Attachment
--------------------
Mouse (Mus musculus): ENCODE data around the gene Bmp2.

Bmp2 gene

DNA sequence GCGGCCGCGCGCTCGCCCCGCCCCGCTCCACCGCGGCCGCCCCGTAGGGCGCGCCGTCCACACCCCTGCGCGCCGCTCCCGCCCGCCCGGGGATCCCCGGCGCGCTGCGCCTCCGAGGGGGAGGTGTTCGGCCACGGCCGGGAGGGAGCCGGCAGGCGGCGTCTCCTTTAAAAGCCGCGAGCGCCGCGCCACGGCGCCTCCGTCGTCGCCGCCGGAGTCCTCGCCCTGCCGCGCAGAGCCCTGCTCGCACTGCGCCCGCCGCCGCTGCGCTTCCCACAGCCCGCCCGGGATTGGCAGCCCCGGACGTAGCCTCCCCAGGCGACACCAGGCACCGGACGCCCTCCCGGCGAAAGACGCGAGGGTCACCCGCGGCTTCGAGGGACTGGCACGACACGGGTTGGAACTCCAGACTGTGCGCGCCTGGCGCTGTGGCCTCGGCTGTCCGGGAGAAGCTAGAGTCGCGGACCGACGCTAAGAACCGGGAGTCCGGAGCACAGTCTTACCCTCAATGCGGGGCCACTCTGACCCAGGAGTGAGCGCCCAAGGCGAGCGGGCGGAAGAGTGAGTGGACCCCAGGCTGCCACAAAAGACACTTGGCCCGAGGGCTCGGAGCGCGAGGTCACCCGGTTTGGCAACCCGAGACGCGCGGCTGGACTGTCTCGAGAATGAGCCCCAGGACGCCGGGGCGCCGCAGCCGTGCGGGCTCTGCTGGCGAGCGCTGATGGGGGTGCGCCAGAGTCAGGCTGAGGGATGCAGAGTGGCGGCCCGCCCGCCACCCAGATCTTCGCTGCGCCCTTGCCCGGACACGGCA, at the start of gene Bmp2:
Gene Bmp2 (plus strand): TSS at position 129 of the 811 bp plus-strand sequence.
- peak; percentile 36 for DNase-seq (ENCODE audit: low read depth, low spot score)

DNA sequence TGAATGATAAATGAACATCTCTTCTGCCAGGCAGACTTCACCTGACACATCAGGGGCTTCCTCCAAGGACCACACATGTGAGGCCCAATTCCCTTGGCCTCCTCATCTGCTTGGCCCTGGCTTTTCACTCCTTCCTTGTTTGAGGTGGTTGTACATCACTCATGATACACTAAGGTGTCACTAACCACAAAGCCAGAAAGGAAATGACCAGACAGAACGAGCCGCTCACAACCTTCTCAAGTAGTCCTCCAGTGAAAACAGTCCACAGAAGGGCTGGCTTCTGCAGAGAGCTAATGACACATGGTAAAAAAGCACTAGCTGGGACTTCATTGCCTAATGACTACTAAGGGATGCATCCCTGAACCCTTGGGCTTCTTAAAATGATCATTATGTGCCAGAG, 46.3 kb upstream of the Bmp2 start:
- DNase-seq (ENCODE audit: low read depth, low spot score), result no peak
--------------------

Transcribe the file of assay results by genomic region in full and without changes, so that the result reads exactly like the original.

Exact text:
Mouse (Mus musculus): ENCODE data around the gene Bmp2.

Bmp2 gene

DNA sequence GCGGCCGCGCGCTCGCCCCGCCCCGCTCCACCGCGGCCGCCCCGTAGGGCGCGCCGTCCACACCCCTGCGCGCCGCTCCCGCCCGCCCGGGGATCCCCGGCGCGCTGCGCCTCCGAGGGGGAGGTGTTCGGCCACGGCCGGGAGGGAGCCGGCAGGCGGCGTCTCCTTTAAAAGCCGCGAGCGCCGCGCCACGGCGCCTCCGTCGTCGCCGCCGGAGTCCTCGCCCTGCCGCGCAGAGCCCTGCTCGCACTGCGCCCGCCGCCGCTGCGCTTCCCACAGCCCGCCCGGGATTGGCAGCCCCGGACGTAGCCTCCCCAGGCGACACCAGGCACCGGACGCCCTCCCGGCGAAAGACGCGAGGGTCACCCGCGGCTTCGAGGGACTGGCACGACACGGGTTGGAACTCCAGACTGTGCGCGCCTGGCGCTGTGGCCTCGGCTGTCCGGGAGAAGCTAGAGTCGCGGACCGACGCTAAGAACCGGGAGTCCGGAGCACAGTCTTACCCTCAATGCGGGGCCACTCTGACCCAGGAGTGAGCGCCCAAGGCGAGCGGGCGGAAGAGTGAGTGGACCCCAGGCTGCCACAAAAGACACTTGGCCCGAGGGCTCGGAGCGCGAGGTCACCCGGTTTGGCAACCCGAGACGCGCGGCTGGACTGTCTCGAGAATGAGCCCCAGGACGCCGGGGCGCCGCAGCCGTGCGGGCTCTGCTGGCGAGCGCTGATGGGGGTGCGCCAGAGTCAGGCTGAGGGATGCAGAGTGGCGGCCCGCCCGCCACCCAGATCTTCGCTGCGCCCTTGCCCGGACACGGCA, at the start of gene Bmp2:
Gene Bmp2 (plus strand): TSS at position 129 of the 811 bp plus-strand sequence.
- peak; percentile 36 for DNase-seq (ENCODE audit: low read depth, low spot score)

DNA sequence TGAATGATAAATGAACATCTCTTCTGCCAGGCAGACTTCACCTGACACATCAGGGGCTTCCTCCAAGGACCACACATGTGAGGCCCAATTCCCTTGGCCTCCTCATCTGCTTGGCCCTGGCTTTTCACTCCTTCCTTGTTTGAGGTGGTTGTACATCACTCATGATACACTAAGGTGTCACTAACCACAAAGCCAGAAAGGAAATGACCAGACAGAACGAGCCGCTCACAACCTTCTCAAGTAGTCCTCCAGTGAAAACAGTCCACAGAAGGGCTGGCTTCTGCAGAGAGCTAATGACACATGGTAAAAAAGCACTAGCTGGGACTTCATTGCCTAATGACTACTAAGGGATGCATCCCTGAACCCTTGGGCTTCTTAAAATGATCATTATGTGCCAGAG, 46.3 kb upstream of the Bmp2 start:
- DNase-seq (ENCODE audit: low read depth, low spot score), result no peak